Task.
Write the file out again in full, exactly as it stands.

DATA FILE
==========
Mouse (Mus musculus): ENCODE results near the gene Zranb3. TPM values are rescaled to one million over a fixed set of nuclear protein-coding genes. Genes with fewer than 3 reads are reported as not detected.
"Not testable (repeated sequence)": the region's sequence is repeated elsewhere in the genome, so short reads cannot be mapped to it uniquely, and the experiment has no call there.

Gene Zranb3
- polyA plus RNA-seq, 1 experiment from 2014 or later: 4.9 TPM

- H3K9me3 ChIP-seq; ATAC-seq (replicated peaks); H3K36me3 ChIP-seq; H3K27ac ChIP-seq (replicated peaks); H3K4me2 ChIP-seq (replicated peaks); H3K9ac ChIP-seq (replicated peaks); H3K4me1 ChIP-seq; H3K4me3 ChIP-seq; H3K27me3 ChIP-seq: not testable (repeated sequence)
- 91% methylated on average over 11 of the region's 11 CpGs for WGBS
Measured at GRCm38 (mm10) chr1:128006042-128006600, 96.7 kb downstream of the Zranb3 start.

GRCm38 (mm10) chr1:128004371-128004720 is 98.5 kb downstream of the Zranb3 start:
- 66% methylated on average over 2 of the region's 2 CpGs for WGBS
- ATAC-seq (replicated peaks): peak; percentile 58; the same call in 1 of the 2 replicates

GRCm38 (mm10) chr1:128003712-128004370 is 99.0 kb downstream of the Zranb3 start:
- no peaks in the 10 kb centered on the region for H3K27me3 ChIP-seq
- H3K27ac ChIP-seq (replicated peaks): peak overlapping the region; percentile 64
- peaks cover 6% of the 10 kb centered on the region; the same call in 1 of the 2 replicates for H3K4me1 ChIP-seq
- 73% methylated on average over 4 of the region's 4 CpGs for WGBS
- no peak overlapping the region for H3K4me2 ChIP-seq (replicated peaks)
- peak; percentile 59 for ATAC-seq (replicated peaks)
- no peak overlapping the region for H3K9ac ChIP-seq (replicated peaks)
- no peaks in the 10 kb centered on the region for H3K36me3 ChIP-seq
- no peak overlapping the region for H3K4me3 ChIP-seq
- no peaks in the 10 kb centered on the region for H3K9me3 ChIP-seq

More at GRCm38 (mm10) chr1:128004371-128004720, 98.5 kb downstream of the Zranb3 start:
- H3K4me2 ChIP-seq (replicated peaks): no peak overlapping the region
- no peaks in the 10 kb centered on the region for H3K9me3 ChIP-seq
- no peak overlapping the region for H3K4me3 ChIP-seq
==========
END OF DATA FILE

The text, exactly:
Mouse (Mus musculus): ENCODE results near the gene Zranb3. TPM values are rescaled to one million over a fixed set of nuclear protein-coding genes. Genes with fewer than 3 reads are reported as not detected.
"Not testable (repeated sequence)": the region's sequence is repeated elsewhere in the genome, so short reads cannot be mapped to it uniquely, and the experiment has no call there.

Gene Zranb3
- polyA plus RNA-seq, 1 experiment from 2014 or later: 4.9 TPM

- H3K9me3 ChIP-seq; ATAC-seq (replicated peaks); H3K36me3 ChIP-seq; H3K27ac ChIP-seq (replicated peaks); H3K4me2 ChIP-seq (replicated peaks); H3K9ac ChIP-seq (replicated peaks); H3K4me1 ChIP-seq; H3K4me3 ChIP-seq; H3K27me3 ChIP-seq: not testable (repeated sequence)
- 91% methylated on average over 11 of the region's 11 CpGs for WGBS
Measured at GRCm38 (mm10) chr1:128006042-128006600, 96.7 kb downstream of the Zranb3 start.

GRCm38 (mm10) chr1:128004371-128004720 is 98.5 kb downstream of the Zranb3 start:
- 66% methylated on average over 2 of the region's 2 CpGs for WGBS
- ATAC-seq (replicated peaks): peak; percentile 58; the same call in 1 of the 2 replicates

GRCm38 (mm10) chr1:128003712-128004370 is 99.0 kb downstream of the Zranb3 start:
- no peaks in the 10 kb centered on the region for H3K27me3 ChIP-seq
- H3K27ac ChIP-seq (replicated peaks): peak overlapping the region; percentile 64
- peaks cover 6% of the 10 kb centered on the region; the same call in 1 of the 2 replicates for H3K4me1 ChIP-seq
- 73% methylated on average over 4 of the region's 4 CpGs for WGBS
- no peak overlapping the region for H3K4me2 ChIP-seq (replicated peaks)
- peak; percentile 59 for ATAC-seq (replicated peaks)
- no peak overlapping the region for H3K9ac ChIP-seq (replicated peaks)
- no peaks in the 10 kb centered on the region for H3K36me3 ChIP-seq
- no peak overlapping the region for H3K4me3 ChIP-seq
- no peaks in the 10 kb centered on the region for H3K9me3 ChIP-seq

More at GRCm38 (mm10) chr1:128004371-128004720, 98.5 kb downstream of the Zranb3 start:
- H3K4me2 ChIP-seq (replicated peaks): no peak overlapping the region
- no peaks in the 10 kb centered on the region for H3K9me3 ChIP-seq
- no peak overlapping the region for H3K4me3 ChIP-seq